• Diverse Accommodation Options: Digital nomads can choose from a range of accommodation options, including hotels, hostels with co-working spaces, co-living setups, and Airbnb rentals. These options cater to different budgets and preferences, providing flexibility for short-term or long-term stays​​.
  • Warm Weather and Stunning Landscapes: Mexico’s warm climate and diverse landscapes, including beaches, mountains, and historical sites, offer a pleasant living environment. This variety caters to different interests, whether one prefers city life, beachside relaxation, or outdoor adventures​​.
  • Tax Considerations: While digital nomads in Mexico may be subject to taxes ranging from 0% to 30% based on their income and duration of stay, those earning more than 51% of their income from outside Mexico may not need to pay local taxes, thus avoiding double taxation​​​​.

Mexico Digital Nomad Visa Alternatives – Requirements, Application & Costs

Temporary Residence Visa


  • Passport: Your passport must be valid for at least six months beyond your planned entry date into Mexico.
  • Visa Application Form: A completed and signed visa application form is required. This form is available for download from the Mexican embassy or consulate website or can be obtained directly from the embassy or consulate.
  • Passport-Sized Photographs: Two recent passport-sized photographs taken against a white background, without wearing glasses or headgear.
  • Proof of Income or Assets: You need to demonstrate financial solvency by providing one of the following:
    • Bank account statements show a balance of at least $43,000 for the last twelve months.
    • Proof of a monthly income of $2,595 for the last six months. If bringing a dependent, this amount increases by $861 for each dependent.
    • Property deeds showing ownership of a Mexican property worth at least $346,000.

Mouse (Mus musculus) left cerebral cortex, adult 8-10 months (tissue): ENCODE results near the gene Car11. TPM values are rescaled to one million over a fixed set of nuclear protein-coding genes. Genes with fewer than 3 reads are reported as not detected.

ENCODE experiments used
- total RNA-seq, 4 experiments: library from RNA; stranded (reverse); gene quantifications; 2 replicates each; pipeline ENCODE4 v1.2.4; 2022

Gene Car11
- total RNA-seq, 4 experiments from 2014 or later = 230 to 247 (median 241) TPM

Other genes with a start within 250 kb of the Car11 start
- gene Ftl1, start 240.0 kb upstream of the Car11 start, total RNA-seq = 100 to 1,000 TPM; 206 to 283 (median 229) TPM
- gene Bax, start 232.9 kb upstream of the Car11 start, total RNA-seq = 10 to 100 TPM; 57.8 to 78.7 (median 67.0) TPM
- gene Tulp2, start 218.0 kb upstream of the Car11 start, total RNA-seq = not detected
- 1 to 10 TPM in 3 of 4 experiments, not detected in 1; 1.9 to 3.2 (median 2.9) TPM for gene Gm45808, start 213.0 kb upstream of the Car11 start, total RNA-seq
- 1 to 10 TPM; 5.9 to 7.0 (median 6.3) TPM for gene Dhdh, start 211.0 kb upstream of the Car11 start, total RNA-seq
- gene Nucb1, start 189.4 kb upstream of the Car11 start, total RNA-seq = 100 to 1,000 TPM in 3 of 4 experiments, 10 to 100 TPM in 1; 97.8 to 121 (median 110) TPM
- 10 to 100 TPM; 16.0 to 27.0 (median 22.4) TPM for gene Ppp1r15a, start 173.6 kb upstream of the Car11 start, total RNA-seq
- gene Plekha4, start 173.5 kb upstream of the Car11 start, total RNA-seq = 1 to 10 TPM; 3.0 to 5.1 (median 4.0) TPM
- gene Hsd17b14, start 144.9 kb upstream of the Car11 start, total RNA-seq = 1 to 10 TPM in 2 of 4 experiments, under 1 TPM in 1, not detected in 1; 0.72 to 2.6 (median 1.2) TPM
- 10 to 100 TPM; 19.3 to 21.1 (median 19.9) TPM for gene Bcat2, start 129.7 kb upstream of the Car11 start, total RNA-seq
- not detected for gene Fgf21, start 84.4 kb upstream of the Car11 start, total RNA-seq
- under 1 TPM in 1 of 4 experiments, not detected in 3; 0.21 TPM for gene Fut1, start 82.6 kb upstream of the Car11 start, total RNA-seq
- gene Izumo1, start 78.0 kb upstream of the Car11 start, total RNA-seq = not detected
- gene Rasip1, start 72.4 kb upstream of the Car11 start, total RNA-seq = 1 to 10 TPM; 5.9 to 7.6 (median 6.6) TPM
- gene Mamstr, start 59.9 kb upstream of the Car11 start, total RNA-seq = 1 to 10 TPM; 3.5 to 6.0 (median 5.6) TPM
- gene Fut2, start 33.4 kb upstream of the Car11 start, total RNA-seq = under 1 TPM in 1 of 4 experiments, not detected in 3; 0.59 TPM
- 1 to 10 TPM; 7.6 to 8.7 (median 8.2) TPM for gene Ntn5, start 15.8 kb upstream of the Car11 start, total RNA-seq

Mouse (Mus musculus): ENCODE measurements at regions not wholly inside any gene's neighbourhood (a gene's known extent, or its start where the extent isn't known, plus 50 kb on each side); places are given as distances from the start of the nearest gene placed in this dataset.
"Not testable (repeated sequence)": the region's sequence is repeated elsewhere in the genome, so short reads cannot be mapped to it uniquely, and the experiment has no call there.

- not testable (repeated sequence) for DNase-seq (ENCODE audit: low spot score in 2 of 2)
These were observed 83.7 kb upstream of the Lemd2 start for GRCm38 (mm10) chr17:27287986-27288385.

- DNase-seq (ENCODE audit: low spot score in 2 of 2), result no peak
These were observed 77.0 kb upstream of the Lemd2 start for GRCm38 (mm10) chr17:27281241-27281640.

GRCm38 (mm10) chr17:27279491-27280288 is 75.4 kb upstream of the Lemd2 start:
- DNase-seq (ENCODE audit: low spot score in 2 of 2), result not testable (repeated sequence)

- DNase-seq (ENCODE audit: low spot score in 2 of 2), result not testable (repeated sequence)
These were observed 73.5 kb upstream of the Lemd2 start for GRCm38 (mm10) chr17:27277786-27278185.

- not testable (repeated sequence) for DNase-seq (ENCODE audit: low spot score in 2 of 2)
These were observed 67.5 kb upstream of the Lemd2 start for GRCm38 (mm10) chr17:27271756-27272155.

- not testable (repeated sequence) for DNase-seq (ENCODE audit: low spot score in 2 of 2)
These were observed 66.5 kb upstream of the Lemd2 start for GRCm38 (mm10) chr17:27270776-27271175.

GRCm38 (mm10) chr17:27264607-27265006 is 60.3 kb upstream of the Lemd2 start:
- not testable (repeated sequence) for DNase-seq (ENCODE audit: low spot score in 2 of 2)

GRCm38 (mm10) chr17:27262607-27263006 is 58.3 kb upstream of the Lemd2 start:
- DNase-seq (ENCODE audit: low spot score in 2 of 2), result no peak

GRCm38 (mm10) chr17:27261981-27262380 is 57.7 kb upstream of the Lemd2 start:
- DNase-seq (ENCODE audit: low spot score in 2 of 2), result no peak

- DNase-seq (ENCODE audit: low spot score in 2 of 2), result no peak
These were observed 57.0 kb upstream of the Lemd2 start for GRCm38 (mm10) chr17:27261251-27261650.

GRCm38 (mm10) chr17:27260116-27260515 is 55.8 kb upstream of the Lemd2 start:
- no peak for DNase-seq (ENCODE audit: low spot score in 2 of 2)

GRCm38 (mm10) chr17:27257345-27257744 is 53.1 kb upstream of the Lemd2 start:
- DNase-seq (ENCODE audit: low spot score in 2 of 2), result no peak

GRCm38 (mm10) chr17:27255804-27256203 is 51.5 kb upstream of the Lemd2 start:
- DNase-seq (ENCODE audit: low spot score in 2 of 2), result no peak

• Evidence of Legal Residency: If you’re applying from a country where you’re not a citizen, you need to provide evidence of legal residency in that country, such as a visa, residence permit, or ID card.
  • Visa Fee Payment Proof: Proof of payment for the visa fee, which is approximately $40.
  • Health Insurance: While not mandatory, it is recommended to have health insurance covering your stay in Mexico. It’s wise to be prepared for any medical needs.
  • Criminal Background Check: A document showing a clean criminal record, obtainable from your country’s police department, is necessary.
  • Additional Documents for Dependents: If you are bringing dependents (like a spouse or children), you need to submit documents to prove your relationship, such as birth or marriage certificates.
  • Consular Interview: Attendance at a consular interview at the nearest Mexican embassy or consulate is typically required. The process and duration of the interview may vary.
  • Registration with National Immigration Institute (INM): Once in Mexico and after receiving the visa, you must register with the INM within 30 days to obtain your temporary residence permit.
  • Residence Card Fee Payment: Payment of the residence card fee, around $200, is required at the INM office in Mexico.
  • Additional Photos: Two additional passport-sized photos are needed for the residence card application at the INM office.

These documents and requirements are crucial for a successful application for the Temporary Residence Visa. It’s important to note that the process may vary slightly depending on the specific embassy or consulate, and it is advisable to check their website or contact them directly for the most current information and guidance​​​​​​​​.

Application Process

Applying for the Temporary Resident Visa involves several steps. It’s important to note that the application process is not entirely online and requires a visit to a Mexican embassy or consulate. Here is a detailed step-by-step guide:

Step 1- Schedule an Embassy/Consulate Appointment

The first step is to schedule an appointment at the nearest Mexican embassy or consulate. This can usually be done via their website. Depending on the location and time of year, it might take a few weeks to secure an appointment.

Step 2- Gather Required Documents